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Debt Relief Talks Top Sirleaf's Washington Agenda


For the past year, Liberia has been enjoying international support for its democratically elected leadership. But the country’s economy remains bogged down by an enormous, seemingly insurmountable debt burden stemming from more than two decades of war and dictatorial regimes. Advocacy Coordinator Debayani Kar of the Jubilee USA Network tells VOA English to Africa reporter Howard Lesser that President Sirleaf’s third visit to the United States in less than a year signals the key role she believes Washington can play to help Monrovia find a way out of paying for its turbulent past and building a secure future.

“Debt and these other economic issues that are in many ways controlled by the creditors point to why President Sirleaf needs to come here to negotiate. Prior to obtaining debt relief, the creditors are saying that first, the Liberian government needs to pay the back payments – the interests and penalties that accrued – from past regimes. And that is a very hefty sum of $1.5 billion. So roughly half the debt of Liberia today, which stands at $3.7 billion is these arrears, or these interest and penalties accumulated by the regimes of Samuel Doe and Charles Taylor, who were, of course, brutal and undemocratic leaders,” she said.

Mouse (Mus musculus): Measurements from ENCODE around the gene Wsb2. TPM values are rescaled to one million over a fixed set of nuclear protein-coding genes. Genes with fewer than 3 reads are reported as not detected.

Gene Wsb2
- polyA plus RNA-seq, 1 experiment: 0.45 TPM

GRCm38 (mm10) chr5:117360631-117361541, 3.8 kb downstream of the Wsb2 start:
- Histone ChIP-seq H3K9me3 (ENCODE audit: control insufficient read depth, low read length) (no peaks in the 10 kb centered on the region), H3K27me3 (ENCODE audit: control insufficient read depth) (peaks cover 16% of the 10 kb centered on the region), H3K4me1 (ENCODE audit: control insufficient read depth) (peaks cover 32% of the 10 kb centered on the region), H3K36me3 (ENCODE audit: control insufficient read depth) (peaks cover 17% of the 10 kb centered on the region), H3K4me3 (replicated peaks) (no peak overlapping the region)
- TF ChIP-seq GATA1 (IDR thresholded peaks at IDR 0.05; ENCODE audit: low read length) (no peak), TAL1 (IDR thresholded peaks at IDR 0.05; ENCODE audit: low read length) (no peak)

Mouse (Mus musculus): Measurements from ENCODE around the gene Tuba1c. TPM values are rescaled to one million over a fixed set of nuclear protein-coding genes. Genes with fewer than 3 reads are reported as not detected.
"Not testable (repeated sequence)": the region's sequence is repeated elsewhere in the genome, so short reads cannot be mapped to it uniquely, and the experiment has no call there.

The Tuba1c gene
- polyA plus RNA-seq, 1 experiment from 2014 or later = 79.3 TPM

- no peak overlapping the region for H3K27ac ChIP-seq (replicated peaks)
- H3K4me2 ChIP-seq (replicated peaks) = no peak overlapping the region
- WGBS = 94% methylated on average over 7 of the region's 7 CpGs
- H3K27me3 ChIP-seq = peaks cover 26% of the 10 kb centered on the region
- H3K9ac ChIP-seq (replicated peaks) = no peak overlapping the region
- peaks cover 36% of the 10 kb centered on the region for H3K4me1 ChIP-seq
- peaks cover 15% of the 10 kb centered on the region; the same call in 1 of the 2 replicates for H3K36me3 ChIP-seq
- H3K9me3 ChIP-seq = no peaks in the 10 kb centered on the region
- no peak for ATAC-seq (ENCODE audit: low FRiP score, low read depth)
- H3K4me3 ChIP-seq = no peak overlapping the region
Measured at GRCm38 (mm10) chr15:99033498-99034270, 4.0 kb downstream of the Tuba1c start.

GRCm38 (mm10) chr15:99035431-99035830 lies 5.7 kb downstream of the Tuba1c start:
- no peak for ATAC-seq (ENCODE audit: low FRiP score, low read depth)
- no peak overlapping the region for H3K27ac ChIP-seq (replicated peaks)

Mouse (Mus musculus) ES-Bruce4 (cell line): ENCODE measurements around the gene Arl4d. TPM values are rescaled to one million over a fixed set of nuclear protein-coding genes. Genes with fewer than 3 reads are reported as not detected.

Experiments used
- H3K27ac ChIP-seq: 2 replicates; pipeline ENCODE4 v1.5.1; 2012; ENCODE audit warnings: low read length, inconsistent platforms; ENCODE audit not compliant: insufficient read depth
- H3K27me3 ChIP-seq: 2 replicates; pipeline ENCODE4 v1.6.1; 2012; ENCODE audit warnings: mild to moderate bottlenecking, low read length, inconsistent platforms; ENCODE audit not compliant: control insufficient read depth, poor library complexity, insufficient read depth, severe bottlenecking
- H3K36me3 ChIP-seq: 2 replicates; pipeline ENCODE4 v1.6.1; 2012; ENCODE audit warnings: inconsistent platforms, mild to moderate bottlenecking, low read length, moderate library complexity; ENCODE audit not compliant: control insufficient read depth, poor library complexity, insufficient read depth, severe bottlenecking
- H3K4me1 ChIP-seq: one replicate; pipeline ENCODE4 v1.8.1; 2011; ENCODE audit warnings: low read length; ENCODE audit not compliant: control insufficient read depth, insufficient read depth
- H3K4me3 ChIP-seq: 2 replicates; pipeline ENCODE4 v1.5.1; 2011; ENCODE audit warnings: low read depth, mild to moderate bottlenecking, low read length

Debayani Kar estimates that with the current budget of the Liberian government running at about $76 million a year and a repayment rate of between $80 and $100 million per year, it will take Liberia forever to get back on its feet economically.

She says, “Right now, what the government of Ellen Johnson Sirleaf has been servicing has been closer to sixty to one hundred thousand dollars a year. So by that calculation, if they continue to pay a hundred thousand dollars a year to their creditors, it would take thousands of years for them actually to pay off this debt, which is why we are saying it must be cancelled, and that must happen now.”

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